Peter Schumer, Middlebury College
The history of math is murky, predating any written records. When did humans first grasp the basic concept of a number? What about size and magnitude, or form and shape?
In my math history courses and my research travels in Guatemala, Egypt and Japan, I’ve been especially interested in the commonality and differences of mathematics from various cultures.
Although no one knows math’s exact origins, modern mathematicians like myself know that spoken language precedes written language by scores of millennia. Linguistic clues show how people around the world must have first developed mathematical thought.
Differences are easier to comprehend than similarities. The ability to distinguish more versus less, male versus female or short versus tall must be very ancient concepts. But the concept of different objects sharing a common attribute – such as being green or round or the idea that a single rabbit, a solitary bird and one moon all share the attribute of uniqueness – is far subtler.
In English, there are many different words for two, like “duo,” “pair” and “couple,” as well as very particular phrases such as “team of horses” or “brace of partridge.” This suggests that the mathematical concept of twoness developed well after humans had a highly developed and rich language.
By the way, the word “two” probably was once pronounced closer to the way it’s spelled, based on the modern pronunciation of twin, between, twain (two fathoms), twilight (where day meets night), twine (the twisting of two strands) and twig (where a tree branch splits in two).
Written language developed much later than spoken language. Unfortunately, much was recorded on perishable media, which have long since decayed. But some ancient artifacts that have survived do exhibit some mathematical sophistication.
For example, prehistoric tally sticks – notches incised on animal bones – are found in many locations around the world. Though these might not be proof of actual counting, they do suggest some sense of numerical record keeping. Certainly people were making one-to-one comparisons between the notches and external collections of objects – perhaps stones, fruits or animals.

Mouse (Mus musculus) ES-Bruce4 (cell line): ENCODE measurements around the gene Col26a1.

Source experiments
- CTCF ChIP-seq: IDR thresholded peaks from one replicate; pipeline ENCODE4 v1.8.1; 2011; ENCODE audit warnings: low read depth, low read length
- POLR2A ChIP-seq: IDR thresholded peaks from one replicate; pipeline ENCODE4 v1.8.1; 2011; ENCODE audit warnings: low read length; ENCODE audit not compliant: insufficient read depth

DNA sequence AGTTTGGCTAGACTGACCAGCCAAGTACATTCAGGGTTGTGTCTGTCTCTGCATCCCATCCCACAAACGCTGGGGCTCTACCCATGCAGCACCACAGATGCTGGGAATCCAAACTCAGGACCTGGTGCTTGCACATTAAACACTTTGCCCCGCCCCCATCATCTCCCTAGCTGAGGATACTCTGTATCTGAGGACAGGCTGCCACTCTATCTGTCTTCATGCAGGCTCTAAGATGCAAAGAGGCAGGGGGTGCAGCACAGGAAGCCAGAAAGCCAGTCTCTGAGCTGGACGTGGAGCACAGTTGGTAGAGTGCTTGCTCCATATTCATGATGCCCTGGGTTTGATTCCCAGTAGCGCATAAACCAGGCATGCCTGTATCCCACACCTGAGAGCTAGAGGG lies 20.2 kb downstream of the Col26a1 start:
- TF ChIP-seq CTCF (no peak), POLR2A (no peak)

The study of modern “primitive” cultures offers another window into human mathematical development. By “primitive,” I mean cultures that lack a written language or the use of modern tools and technology. Many “primitive” societies have well-developed arts and a deep sense of ethics and morals, and they live within sophisticated societies with complex rules and expectations.
In these cultures, counting is often done silently by bending down fingers or pointing to specific parts of the body. A Papuan tribe of New Guinea can count from 1 to 22 by pointing to various fingers as well as to their elbows, shoulders, mouth and nose.
Most primitive cultures use object-specific counting, depending on what’s prevalent in their environment. For example, the Aztecs would count one stone, two stone, three stone and so on. Five fish would be “five stone fish.” Counting by a native tribe in Java begins with one grain. The Nicie tribe of the South Pacific counts by fruit.
English number words were probably object-specific as well, but their meanings have long been lost. The word “five” probably has something to do with “hand.” Eleven and 12 meant something akin to “one over” and “two over” – over a full count of 10 fingers.
The math Americans use today is a decimal, or base 10, system. We inherited it from the ancient Greeks. However, other cultures show a great deal of variety. Some ancient Chinese, as well as a tribe in South Africa, used a base 2 system. Base 3 is rare, but not unheard of among Native American tribes.
The ancient Babylonians used a sexagesimal, or base 60, system. Many vestiges of that system remain today. That’s why we have 60 minutes in an hour and 360 degrees in a circle.
What about written numbers?
Ancient Mesopotamia had a very simple numerical system. It used just two symbols: a vertical wedge (v) to represent 1 and a horizontal wedge (<) to represent 10. So <<vvv could represent 23.
But the Mesopotamians had no concept of zero either as a number or as a place holder. By way of analogy, it would be as if a modern person were unable to distinguish between 5.03, 53 and 503. Context was essential.
The ancient Egyptians used different hieroglyphs for each power of 10. The number one was a vertical stroke, just as we currently use. But 10 was a heel bone, 100 a scroll or coiled rope, 1000 a lotus flower, 10,000 a pointed finger, 100,000 a tadpole and 1,000,000 the god Heh holding up the universe.
The numerals most of us know today developed over time in India, where computation and algebra were of utmost importance. It was also here that many modern rules for multiplication, division, square roots and the like were first born. These ideas were further developed and gradually transmitted to the Western world via Islamic scholars. That’s why we now refer to our numerals as the Hindu-Arabic numeral system.
It’s good for a young struggling math student to realize that it took thousands of years to progress from counting “one, two, many” to our modern mathematical world.
Peter Schumer, Professor of Mathematics and Natural Philosophy, Middlebury College
This article was originally published on The Conversation. Read the original article.